Soo Bahk Do Moo Duk Kwan is not just another martial art in a giant sea of faceless and similar styles. It has attributes that set it apart from all the others. While I am not saying that Soo Bahk Do Moo Duk Kwan is better than other martial arts, I am saying that it is distinct in many ways. These individual distinctions are shared in part with other styles, because all martial arts are similar in regards to training and general purpose. Here are some specific characteristics of Soo Bahk Do Moo Duk Kwan.
Characteristics and meaning of the name. Soo Bahk Do literally means "hand strike way," while Moo Duk Kwan means "school of virtue and preventing inner and outer conflict." "Soo Bahk Do" is the name of the style, while "Moo Duk Kwan" is the name of school. Since there is actually more than just one instructor and more than one location where Soo Bahk Do is taught, Moo Duk Kwan includes all of the schools that are recognized by Grandmaster Hwang Kee as teaching Soo Bahk Do. As a result, these schools as a collective are sometimes referred to as the "World Moo Duk Kwan."
Originally, Grandmaster Hwang Kee named his style "Hwa Soo Do," which means "Way of the Flower Hand." Shortly thereafter the name "Tang Soo Do" was adopted, but Grandmaster Hwang Kee changed the name to "Soo Bahk Do" in 1957, after discovering the name in the "Moo Yei Do Bo Tong Ji." Soo Bahk Do became a registered corporation in Korea in 1960. The Term Tang Soo Do literally means "Way of the hand of Tang," with "Tang" referring to the Tang Dynasty of China.
The Chinese characters translated into Korean as Tang Soo Do, are also translated into Japanese as "Kara-te," or Karate. Many people still use the generic name of Tang Soo Do even to this day, but Soo Bahk Do is the official name. Several Senior Dans broke away from the Moo Duk Kwan and formed their own organizations using the name Tang Soo Do, but all of these organizations originated from the original Moo Duk Kwan.
Characteristics of the purpose of Soo Bahk Do. As a martial art, Soo Bahk Do is designed as an empty handed combat system with techniques that are both offensive and defensive. This combat system comes about as a result of physical development, mental training, and learning the characteristics of the hand and foot striking techniques.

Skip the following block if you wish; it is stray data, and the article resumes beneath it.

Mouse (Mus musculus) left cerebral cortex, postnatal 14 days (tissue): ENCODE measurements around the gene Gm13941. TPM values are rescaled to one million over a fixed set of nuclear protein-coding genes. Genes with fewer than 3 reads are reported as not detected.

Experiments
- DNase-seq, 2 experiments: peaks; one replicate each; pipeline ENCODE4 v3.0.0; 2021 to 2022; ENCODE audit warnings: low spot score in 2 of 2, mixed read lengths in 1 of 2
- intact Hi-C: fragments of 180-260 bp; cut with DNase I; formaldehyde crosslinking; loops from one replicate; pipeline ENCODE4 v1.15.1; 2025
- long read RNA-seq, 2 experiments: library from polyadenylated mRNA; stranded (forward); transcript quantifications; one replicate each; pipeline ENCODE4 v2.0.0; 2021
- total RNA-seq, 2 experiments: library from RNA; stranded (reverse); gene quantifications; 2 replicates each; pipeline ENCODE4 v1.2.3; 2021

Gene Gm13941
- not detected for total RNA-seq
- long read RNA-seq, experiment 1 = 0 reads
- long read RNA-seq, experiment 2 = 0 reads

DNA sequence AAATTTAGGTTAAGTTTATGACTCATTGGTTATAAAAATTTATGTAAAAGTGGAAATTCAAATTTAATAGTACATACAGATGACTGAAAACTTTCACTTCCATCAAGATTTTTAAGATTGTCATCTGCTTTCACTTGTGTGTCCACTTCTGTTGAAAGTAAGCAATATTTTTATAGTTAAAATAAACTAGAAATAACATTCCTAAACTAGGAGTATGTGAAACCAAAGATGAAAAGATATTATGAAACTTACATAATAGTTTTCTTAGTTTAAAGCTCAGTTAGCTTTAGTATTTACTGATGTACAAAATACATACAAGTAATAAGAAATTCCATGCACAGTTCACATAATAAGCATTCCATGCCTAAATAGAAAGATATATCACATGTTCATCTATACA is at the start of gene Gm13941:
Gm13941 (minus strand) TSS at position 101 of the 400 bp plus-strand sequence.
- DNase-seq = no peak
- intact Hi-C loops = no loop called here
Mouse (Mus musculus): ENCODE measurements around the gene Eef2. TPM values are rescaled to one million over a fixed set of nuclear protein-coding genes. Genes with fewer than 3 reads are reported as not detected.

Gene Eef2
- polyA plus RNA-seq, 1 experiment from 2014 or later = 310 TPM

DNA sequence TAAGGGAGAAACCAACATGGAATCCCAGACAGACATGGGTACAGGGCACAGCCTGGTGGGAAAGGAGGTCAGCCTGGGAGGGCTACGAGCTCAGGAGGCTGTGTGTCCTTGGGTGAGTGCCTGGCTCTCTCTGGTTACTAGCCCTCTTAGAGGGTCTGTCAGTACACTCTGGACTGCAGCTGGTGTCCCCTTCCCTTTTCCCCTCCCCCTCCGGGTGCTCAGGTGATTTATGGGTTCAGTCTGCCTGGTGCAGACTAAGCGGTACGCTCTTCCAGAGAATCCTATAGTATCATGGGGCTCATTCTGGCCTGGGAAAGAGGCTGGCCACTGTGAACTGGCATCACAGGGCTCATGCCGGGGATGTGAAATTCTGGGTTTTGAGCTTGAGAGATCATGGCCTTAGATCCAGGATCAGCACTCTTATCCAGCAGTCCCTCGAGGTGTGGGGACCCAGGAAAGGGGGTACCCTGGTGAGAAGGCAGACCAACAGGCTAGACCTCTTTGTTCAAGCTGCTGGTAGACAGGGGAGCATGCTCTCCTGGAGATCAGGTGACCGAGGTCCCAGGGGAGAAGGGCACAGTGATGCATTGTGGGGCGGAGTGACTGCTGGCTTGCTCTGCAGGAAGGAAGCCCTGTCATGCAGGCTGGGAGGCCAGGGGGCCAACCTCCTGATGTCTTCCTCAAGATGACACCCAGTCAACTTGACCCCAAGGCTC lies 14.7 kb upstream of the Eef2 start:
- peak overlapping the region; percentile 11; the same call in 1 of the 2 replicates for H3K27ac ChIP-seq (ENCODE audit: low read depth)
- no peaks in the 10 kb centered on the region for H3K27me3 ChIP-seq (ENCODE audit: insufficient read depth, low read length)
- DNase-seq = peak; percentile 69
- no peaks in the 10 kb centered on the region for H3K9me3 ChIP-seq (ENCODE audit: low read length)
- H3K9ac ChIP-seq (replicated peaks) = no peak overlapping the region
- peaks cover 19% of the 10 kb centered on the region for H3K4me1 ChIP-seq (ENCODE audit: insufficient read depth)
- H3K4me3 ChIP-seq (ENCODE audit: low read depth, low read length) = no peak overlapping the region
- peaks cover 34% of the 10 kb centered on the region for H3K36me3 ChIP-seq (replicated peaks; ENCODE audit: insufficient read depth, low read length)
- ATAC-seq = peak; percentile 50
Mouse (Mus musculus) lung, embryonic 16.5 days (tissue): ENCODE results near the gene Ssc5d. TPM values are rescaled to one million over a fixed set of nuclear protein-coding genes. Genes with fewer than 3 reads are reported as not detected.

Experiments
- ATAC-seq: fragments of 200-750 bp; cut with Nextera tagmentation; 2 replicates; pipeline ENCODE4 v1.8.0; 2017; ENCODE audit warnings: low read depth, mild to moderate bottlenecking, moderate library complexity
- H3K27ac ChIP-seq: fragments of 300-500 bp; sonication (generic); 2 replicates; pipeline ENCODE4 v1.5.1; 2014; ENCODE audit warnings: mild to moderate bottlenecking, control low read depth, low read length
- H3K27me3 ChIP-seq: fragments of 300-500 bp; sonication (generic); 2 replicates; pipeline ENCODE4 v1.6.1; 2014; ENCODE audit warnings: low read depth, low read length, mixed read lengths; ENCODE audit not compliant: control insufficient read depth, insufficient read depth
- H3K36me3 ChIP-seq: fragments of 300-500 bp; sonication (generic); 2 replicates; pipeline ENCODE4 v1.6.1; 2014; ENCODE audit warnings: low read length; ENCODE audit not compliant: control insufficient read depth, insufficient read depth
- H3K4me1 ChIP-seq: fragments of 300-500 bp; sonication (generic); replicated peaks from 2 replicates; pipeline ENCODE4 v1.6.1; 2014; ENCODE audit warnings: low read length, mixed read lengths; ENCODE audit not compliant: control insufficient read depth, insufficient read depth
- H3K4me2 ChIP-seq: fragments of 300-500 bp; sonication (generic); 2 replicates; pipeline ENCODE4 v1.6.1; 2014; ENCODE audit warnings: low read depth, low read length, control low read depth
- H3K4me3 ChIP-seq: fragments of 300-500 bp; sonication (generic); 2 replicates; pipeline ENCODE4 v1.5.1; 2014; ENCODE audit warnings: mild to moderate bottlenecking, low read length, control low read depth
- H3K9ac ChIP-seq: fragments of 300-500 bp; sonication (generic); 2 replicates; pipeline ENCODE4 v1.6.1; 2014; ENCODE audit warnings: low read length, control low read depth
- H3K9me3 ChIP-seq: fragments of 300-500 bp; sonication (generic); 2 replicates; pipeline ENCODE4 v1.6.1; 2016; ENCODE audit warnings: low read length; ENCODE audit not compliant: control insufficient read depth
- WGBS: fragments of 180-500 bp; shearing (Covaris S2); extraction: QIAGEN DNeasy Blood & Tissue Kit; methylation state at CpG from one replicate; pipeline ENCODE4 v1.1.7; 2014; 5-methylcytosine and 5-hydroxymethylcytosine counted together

Kendo. Soo Bahk Do practitioners do not use any weapons other than the human body. Kendo is a martial art that is also a combat system, but is not empty handed. It centers on the use of the sword. The sword is a powerful weapon that is used by many styles as the central focus of combat technique. Kendo stylists practice sword forms to perfect their techniques. Many Soo Bahk Do practitioners will also pursue and learn to use all types of weapons and techniques from other martial arts styles. This in itself is not wrong. But to preserve the purity of technique, and the original philosophy of our art, it is important to segregate these other techniques from official Soo Bahk Do activities. Soo Bahk Do instructors should not teach techniques from other styles to their students as if these techniques were part of Soo Bahk Do. Even though all styles will evolve over time by necessity, it is not up to the individual instructor to intentionally dilute, change, modify, or even add techniques.
Tae Kwon Do and Judo. Other styles of martial arts have evolved from combat systems into "sport" martial arts. When we say sport martial arts, we mean that a major focus of that style is on games and competition. Two of these sport martial arts are Tae Kwon Do and Judo. Even though these are sport martial arts, that does not mean they can not be used in combat. It is just that sport is their central focus.
Tae Kwon Do made a major step forward in the international scene when it recently became an official event in the Olympics. This major step was due largely to the world wide popularity of Tae Kwon Do, and the fact that Tae Kwon Do competition is based on a structured point system. Tae Kwan Do was easily adopted by the International Olympic Committee due to its emphasis on sport and competition.